The SNP are currently keeping quiet over David Cameron's proposal to relax the fox hunting ban in England and Wales so that more than two hounds can "flush out" the mammal.
The nationalists tend to not vote on legislation that does not affect Scotland, but Labour have urged the SNP to oppose the prime minister's statutory instrument when it comes before MPs on Wednesday (15 July).
Cameron has given his MPs a free vote on the issue, which means they can oppose his proposal without feeling the wrath of the Tory whips.
The vote is expected to be touch and go as Conservative former sports minister Tracey Crouch leads Tory rebels in opposition to the move.
The 56-strong SNP could be the deciding factor in the mid-week showdown and a party spokesman confirmed to IBTimes UK that the nationalist MPs are having a "regular" weekly meeting tonight (13 July).
But the spokesman said he had "no idea" if the fox hunting vote will come up when the parliamentarians meet.
Ian Murray, the shadow Scottish secretary who urged Nicola Sturgeon's party to oppose Cameron's proposal, is also in the dark over the SNP's stance.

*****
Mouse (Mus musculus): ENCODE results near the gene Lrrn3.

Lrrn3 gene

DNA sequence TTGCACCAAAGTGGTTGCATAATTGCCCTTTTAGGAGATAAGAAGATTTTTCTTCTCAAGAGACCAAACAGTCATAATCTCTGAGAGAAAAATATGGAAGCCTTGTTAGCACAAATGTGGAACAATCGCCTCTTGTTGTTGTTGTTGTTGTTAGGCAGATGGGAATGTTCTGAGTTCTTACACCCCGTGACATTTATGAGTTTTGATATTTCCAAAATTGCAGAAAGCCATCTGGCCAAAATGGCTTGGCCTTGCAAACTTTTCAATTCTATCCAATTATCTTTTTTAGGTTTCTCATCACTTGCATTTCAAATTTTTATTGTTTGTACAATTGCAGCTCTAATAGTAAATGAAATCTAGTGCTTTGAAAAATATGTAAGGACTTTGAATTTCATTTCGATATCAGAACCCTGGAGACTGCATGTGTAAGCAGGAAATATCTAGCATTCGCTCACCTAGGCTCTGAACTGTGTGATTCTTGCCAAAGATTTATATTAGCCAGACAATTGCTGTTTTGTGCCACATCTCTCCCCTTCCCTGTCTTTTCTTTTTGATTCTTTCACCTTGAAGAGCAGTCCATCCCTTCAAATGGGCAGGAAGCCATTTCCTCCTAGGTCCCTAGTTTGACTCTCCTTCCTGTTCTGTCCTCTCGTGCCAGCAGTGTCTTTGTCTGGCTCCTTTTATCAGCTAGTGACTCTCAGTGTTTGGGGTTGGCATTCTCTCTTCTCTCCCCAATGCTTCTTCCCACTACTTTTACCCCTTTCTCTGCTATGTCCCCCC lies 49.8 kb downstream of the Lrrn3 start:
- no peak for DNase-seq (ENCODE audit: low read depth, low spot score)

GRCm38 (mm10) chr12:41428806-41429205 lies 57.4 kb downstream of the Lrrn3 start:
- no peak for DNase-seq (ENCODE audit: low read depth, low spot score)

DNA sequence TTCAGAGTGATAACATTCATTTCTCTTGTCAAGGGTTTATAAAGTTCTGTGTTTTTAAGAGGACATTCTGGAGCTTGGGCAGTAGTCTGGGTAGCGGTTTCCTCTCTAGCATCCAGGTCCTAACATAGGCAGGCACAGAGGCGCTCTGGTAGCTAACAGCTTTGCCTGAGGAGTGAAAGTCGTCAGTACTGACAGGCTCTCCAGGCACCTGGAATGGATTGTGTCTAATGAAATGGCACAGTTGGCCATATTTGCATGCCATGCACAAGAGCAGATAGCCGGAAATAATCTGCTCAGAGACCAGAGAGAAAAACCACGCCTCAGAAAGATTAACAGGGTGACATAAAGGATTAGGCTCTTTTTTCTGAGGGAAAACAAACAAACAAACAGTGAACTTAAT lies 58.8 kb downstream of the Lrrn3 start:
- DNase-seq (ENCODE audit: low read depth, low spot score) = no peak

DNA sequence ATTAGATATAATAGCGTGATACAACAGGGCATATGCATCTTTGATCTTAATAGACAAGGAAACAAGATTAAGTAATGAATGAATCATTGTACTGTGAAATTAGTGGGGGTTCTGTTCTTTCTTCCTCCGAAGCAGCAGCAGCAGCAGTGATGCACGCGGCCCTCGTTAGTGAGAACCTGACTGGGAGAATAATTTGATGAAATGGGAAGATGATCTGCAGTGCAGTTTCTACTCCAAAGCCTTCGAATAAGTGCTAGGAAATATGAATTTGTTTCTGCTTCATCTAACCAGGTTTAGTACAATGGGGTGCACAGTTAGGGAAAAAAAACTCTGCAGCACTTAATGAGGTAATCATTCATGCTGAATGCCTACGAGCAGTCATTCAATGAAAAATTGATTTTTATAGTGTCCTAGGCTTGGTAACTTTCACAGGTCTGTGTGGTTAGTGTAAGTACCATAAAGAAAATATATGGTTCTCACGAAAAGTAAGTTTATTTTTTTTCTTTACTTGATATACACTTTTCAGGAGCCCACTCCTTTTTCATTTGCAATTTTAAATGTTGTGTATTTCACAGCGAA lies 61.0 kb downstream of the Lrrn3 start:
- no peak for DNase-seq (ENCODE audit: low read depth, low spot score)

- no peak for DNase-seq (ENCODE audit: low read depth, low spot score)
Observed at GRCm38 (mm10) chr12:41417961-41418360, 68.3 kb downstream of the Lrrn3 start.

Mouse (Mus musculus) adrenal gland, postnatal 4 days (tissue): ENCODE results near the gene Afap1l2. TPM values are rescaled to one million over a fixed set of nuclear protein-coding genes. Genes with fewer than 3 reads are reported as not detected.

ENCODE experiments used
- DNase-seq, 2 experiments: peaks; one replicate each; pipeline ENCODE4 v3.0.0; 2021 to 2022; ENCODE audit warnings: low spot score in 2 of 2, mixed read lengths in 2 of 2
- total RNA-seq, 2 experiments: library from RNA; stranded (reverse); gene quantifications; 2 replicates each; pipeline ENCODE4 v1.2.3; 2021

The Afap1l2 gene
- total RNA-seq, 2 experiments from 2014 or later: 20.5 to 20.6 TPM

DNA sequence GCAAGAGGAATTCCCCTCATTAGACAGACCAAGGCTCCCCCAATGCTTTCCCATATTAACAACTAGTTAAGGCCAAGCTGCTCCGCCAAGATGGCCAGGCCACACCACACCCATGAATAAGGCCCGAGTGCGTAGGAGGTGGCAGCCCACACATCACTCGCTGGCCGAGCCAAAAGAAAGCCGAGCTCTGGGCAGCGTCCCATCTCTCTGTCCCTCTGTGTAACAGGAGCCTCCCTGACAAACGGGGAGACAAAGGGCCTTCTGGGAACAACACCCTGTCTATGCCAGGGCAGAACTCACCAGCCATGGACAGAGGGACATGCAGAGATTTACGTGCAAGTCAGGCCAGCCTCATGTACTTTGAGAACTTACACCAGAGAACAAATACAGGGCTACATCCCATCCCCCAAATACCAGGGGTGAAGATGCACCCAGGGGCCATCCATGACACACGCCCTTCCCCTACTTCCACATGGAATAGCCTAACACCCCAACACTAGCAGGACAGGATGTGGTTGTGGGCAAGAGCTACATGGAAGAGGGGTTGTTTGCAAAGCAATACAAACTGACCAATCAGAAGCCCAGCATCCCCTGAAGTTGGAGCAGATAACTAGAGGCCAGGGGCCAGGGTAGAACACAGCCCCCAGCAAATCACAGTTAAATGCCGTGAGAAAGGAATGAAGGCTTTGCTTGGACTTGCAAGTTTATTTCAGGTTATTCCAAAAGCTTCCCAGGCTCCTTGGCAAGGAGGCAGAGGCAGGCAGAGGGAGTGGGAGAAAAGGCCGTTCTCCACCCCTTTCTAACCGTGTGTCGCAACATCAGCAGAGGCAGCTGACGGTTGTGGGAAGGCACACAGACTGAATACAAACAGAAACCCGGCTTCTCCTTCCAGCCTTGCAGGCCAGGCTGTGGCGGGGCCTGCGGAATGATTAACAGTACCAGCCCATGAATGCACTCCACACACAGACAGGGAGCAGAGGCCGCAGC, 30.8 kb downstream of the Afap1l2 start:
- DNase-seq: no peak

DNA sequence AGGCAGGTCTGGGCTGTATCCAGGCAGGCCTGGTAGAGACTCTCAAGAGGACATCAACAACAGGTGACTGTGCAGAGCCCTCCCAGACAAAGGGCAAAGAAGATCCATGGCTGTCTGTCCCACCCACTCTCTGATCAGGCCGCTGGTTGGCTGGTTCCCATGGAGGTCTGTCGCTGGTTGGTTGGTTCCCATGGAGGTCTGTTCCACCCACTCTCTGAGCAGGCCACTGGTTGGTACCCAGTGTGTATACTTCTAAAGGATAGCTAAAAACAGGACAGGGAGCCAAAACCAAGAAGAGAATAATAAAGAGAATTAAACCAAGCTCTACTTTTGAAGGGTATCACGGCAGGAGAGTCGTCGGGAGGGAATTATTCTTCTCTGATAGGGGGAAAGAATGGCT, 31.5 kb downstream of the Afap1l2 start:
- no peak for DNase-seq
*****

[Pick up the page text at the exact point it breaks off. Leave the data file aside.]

A source close to the Edinburgh South MP told IBTimes UK that Murray has not yet received a reply from the nationalists.
The issue of fox hunting north of the border was devolved to the Scottish Parliament and Holyrood banned the blood sport as part of the 2002 Protection of Wild Mammals Act.
The legislation, which pre-dates Westminster's 2004 Hunting Act, does not limit the number of hounds which can be used to "flush out" a fox. But MSPs are now expected to investigate the law north of the border, according to The Scotsman.
The paper reported that a probe will look into the effectiveness of the ban and give its findings to Sir Stephen House, the chief constable of Police Scotland.